"I play right field; it's important, ya know? Ya gotta know how ta catch, ya gotta know how ta throw. That's why I play in right field, way out where the dandelions grow."
If you were a childhood Turtles fan, before you wore the tape out, you knew every word of that song from the Pizza Hut commercial before the beginning of Teenage Mutant Ninja Turtles: The Movie. You knew where to get the scrolls in the sewer of the NES game, where the Neutrinos are from, and that the Foot Clan was a bunch of hunchbacked robots wearing purple masks . . . maybe not that last part. This might be a good place for Teenage Mutant Ninja Turtles: Secret History of the Foot Clan #1 to lend a hand . . . or toe . . . or . . . whatever.
Crossover. Not just what Tangina from Poltergeist asked spirits to do when she instructed them, "Cross over, children. All are welcome. All are welcome, go into the light . . . There is peace and serenity in the light." Clear that creepiness from your minds, and let's keep it simple and go with the other definition. A crossover, for those who don't know, is when one character or group from one series somehow "crosses over" into another series. Some favorites include Steve Urkel visiting Full House, characters from both Buffy and Angel crossing over into each other's series, and my personal favorite, the many crossovers on Scooby Doo. Because anytime Mystery Inc. can get a hand from Batman and Robin, you know it's going be curtains for the baddies who would have gotten away with it if it wasn't for those meddling kids.
You see it on television clips from the past, not so much anymore. Hordes of fans writhing to a frenzy, just to catch a glimpse of the band or performer that sets their soul ablaze. Teenage girls swooning at the sight of Elvis, screaming 'till hoarse as The Beatles exit a plane. Today's fans don't give that same impression. Many seem to be there just to get their faces on television, to extol to the masses that they were there, rather than being there. Many are desensitized to the experience, because they can access their personal lives at the click of a button. Knowing where they are, who they're with, and what they have to say on the topic of everything they care to share. Instances of overkill have become more and more frequent with the advent of technology. I myself have become immune to most events due to the nature of viewing them. Celebrity means less than the fiber content of a cereal being shilled. I haven't felt the excitement of actually being in the same room and getting to meet someone in 15 years. Having done interviews with celebrities, working with them, even eating with them has less (if any) effect on me than the time I got to meet, talk with, and shake hands with John Flansburgh of They Might Be Giants. I still remember exactly how it happened and how that memory has stayed with me over all these years. Again, I haven't felt that twinge in the back of my neck or chill of awe and inspiration in over 15 years. Until November 14, 2012. Like the great Peter Sellers movie taught us, the most important part of life? Being There.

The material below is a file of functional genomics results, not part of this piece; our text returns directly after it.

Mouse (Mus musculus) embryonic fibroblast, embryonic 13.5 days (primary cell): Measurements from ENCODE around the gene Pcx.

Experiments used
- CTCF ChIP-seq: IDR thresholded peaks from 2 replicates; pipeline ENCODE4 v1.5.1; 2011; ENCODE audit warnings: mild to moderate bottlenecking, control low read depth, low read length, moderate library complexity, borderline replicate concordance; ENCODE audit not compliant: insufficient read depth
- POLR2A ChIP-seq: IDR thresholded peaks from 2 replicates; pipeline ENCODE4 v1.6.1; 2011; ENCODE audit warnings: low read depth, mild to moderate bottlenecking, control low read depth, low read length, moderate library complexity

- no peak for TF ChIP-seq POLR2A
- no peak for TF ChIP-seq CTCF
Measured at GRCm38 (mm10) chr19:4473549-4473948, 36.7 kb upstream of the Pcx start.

Imaginary babies can be fun. Not the invisible type that strange people roll around in empty strollers, but the type that are the byproduct of the game, "What if So-N-So and Wassername had a baby?" Some of my favorites include, "What if Reed Richards and Mystique had a baby?" or "What if Black Panther and Cheetarah had a baby?" or best "What if JC and Tina Fey had a baby?" They all have interesting answers. The one we're working on today is "What if Anne Rice and Edgar Allen Poe had a baby, and Matt Groening held the camcorder during delivery?" That's kind of what we're dealing with when we look at Baltimore: The Play.